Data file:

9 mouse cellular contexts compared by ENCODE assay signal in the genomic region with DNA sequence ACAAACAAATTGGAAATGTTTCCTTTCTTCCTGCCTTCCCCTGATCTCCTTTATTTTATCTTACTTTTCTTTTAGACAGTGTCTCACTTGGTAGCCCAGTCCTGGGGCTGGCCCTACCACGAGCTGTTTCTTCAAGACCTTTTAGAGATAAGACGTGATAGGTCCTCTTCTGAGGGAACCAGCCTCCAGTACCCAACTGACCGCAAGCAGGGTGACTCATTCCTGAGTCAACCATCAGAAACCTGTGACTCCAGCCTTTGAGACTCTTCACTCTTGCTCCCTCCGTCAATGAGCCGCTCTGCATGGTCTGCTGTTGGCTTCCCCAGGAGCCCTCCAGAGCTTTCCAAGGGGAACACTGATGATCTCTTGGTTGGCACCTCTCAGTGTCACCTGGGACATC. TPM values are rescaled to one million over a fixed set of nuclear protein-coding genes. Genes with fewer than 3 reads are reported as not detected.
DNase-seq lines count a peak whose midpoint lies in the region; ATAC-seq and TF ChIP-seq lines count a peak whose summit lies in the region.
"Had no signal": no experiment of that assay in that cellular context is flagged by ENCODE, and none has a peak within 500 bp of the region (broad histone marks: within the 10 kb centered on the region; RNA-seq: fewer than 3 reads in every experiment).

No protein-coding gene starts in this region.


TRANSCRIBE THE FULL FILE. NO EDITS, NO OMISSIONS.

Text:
9 mouse cellular contexts compared by ENCODE assay signal in the genomic region with DNA sequence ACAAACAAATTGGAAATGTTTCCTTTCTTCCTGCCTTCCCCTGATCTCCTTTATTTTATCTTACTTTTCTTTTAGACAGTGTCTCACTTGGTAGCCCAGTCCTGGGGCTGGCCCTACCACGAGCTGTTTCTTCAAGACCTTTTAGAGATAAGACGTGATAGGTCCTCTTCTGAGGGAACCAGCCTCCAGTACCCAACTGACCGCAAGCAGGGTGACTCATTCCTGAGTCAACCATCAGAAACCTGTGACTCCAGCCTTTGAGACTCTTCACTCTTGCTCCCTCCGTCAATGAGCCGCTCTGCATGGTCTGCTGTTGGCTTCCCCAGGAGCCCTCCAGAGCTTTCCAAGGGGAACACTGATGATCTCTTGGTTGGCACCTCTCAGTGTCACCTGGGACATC. TPM values are rescaled to one million over a fixed set of nuclear protein-coding genes. Genes with fewer than 3 reads are reported as not detected.
DNase-seq lines count a peak whose midpoint lies in the region; ATAC-seq and TF ChIP-seq lines count a peak whose summit lies in the region.
"Had no signal": no experiment of that assay in that cellular context is flagged by ENCODE, and none has a peak within 500 bp of the region (broad histone marks: within the 10 kb centered on the region; RNA-seq: fewer than 3 reads in every experiment).

No protein-coding gene starts in this region.